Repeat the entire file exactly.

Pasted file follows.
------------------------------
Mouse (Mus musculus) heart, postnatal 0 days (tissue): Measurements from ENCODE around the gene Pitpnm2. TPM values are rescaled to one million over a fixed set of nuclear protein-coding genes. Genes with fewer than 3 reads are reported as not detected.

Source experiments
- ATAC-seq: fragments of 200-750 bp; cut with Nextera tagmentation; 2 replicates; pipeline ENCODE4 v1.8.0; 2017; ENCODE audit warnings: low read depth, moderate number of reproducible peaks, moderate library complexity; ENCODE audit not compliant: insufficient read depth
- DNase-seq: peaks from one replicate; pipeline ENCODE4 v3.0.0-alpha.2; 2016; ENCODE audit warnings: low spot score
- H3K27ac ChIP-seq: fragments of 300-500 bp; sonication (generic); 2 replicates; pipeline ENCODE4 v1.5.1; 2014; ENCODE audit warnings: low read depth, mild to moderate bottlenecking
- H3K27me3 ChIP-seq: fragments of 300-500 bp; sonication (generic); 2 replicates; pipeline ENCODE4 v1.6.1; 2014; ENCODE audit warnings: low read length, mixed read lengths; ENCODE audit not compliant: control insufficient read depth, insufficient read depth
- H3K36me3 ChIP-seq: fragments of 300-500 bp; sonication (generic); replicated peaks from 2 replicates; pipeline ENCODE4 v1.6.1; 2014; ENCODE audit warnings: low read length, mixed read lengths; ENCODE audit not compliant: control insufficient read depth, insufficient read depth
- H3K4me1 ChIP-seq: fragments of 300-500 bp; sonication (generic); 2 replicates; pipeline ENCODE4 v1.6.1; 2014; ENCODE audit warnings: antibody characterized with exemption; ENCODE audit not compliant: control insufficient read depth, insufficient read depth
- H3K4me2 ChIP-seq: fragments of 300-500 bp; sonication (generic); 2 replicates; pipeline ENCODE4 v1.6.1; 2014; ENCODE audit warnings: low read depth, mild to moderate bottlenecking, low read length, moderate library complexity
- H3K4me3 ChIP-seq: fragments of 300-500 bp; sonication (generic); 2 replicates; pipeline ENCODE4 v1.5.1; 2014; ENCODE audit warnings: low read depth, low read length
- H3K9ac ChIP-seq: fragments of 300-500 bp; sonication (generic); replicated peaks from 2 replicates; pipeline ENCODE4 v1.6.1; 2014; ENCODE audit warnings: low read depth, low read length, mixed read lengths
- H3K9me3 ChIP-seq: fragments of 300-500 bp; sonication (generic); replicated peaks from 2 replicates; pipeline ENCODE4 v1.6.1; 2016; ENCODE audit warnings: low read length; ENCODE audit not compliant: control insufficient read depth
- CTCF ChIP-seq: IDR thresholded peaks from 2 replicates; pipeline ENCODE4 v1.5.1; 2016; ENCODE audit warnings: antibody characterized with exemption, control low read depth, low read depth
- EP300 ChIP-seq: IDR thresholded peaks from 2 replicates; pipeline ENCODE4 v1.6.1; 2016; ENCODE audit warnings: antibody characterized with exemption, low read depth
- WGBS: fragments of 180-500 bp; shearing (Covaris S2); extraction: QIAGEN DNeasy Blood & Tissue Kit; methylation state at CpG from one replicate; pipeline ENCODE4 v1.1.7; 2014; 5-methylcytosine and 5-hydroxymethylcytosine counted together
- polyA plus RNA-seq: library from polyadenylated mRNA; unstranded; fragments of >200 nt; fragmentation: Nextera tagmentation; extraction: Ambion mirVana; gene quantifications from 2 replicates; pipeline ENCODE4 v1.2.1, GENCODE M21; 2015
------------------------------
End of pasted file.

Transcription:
Mouse (Mus musculus) heart, postnatal 0 days (tissue): Measurements from ENCODE around the gene Pitpnm2. TPM values are rescaled to one million over a fixed set of nuclear protein-coding genes. Genes with fewer than 3 reads are reported as not detected.

Source experiments
- ATAC-seq: fragments of 200-750 bp; cut with Nextera tagmentation; 2 replicates; pipeline ENCODE4 v1.8.0; 2017; ENCODE audit warnings: low read depth, moderate number of reproducible peaks, moderate library complexity; ENCODE audit not compliant: insufficient read depth
- DNase-seq: peaks from one replicate; pipeline ENCODE4 v3.0.0-alpha.2; 2016; ENCODE audit warnings: low spot score
- H3K27ac ChIP-seq: fragments of 300-500 bp; sonication (generic); 2 replicates; pipeline ENCODE4 v1.5.1; 2014; ENCODE audit warnings: low read depth, mild to moderate bottlenecking
- H3K27me3 ChIP-seq: fragments of 300-500 bp; sonication (generic); 2 replicates; pipeline ENCODE4 v1.6.1; 2014; ENCODE audit warnings: low read length, mixed read lengths; ENCODE audit not compliant: control insufficient read depth, insufficient read depth
- H3K36me3 ChIP-seq: fragments of 300-500 bp; sonication (generic); replicated peaks from 2 replicates; pipeline ENCODE4 v1.6.1; 2014; ENCODE audit warnings: low read length, mixed read lengths; ENCODE audit not compliant: control insufficient read depth, insufficient read depth
- H3K4me1 ChIP-seq: fragments of 300-500 bp; sonication (generic); 2 replicates; pipeline ENCODE4 v1.6.1; 2014; ENCODE audit warnings: antibody characterized with exemption; ENCODE audit not compliant: control insufficient read depth, insufficient read depth
- H3K4me2 ChIP-seq: fragments of 300-500 bp; sonication (generic); 2 replicates; pipeline ENCODE4 v1.6.1; 2014; ENCODE audit warnings: low read depth, mild to moderate bottlenecking, low read length, moderate library complexity
- H3K4me3 ChIP-seq: fragments of 300-500 bp; sonication (generic); 2 replicates; pipeline ENCODE4 v1.5.1; 2014; ENCODE audit warnings: low read depth, low read length
- H3K9ac ChIP-seq: fragments of 300-500 bp; sonication (generic); replicated peaks from 2 replicates; pipeline ENCODE4 v1.6.1; 2014; ENCODE audit warnings: low read depth, low read length, mixed read lengths
- H3K9me3 ChIP-seq: fragments of 300-500 bp; sonication (generic); replicated peaks from 2 replicates; pipeline ENCODE4 v1.6.1; 2016; ENCODE audit warnings: low read length; ENCODE audit not compliant: control insufficient read depth
- CTCF ChIP-seq: IDR thresholded peaks from 2 replicates; pipeline ENCODE4 v1.5.1; 2016; ENCODE audit warnings: antibody characterized with exemption, control low read depth, low read depth
- EP300 ChIP-seq: IDR thresholded peaks from 2 replicates; pipeline ENCODE4 v1.6.1; 2016; ENCODE audit warnings: antibody characterized with exemption, low read depth
- WGBS: fragments of 180-500 bp; shearing (Covaris S2); extraction: QIAGEN DNeasy Blood & Tissue Kit; methylation state at CpG from one replicate; pipeline ENCODE4 v1.1.7; 2014; 5-methylcytosine and 5-hydroxymethylcytosine counted together
- polyA plus RNA-seq: library from polyadenylated mRNA; unstranded; fragments of >200 nt; fragmentation: Nextera tagmentation; extraction: Ambion mirVana; gene quantifications from 2 replicates; pipeline ENCODE4 v1.2.1, GENCODE M21; 2015